If you want a 240 receptacle you either install one yourself or your local electrician installs one. It's trivial. As I previously asked, what town ordinance is proscribing 240 v? I doubt one exists. Code for this type of effort are always on the appliance. DOE sets efficiency standards for appliances, not voltage standards.
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Old 04-11-2014, 01:37 PM
 
Location: UP of Michigan
1,766 posts, read 2,077,406 times
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Because we consumers are constrained buy limited funds we make short sighted purchase decisions. Electric appliances are initially cheaper to buy but in many areas they are more expensive to operate. I know few buyers that do cost of ownership analysis vs purchase price. I know that if gas is available, a gas dryer is going to pay for the bigger upfront cost in a short time in operation. In the OP area in question, if I understand correctly, there is a strain on the grid due to population growth and electrical demand so to not encourage more high use appliances they put an alternate infrastructure for gas in place to make the upfront cost more competitive and convenient.Are gas dryers worth the extra cost?- MSN Money I know my kids having three little ones need all the savings they can because laundry is an everyday chore. Standards / building codes... if not for them rentals and spec houses would be of a lowest quality and even more inefficient.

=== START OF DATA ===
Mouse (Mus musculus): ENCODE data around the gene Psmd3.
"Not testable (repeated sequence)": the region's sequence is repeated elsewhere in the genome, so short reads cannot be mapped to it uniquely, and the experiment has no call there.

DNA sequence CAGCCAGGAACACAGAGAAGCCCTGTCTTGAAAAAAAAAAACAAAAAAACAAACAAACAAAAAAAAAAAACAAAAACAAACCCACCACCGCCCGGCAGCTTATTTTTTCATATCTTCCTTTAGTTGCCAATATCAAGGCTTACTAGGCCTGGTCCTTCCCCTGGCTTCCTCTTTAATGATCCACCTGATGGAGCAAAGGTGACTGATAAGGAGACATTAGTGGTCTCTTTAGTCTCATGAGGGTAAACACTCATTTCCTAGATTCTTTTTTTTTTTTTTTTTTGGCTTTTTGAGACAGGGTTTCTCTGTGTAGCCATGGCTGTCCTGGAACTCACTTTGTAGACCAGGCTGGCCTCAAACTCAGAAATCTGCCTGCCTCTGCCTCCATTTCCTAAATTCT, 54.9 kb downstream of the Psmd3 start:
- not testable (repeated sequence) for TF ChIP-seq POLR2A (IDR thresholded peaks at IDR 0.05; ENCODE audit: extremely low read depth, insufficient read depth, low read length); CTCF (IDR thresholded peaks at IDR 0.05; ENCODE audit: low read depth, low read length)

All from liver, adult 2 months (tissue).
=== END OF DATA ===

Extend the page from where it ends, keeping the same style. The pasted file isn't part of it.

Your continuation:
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Old 04-11-2014, 01:57 PM
 
7,281 posts, read 8,833,971 times
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Quote:
Originally Posted by suzy_q2010 View Post
It would be helpful to us to know whether this is due to codes or whether it is part of some voluntary green initiative. Where are these homes that are deliberately built without receptacles for an electric dryer?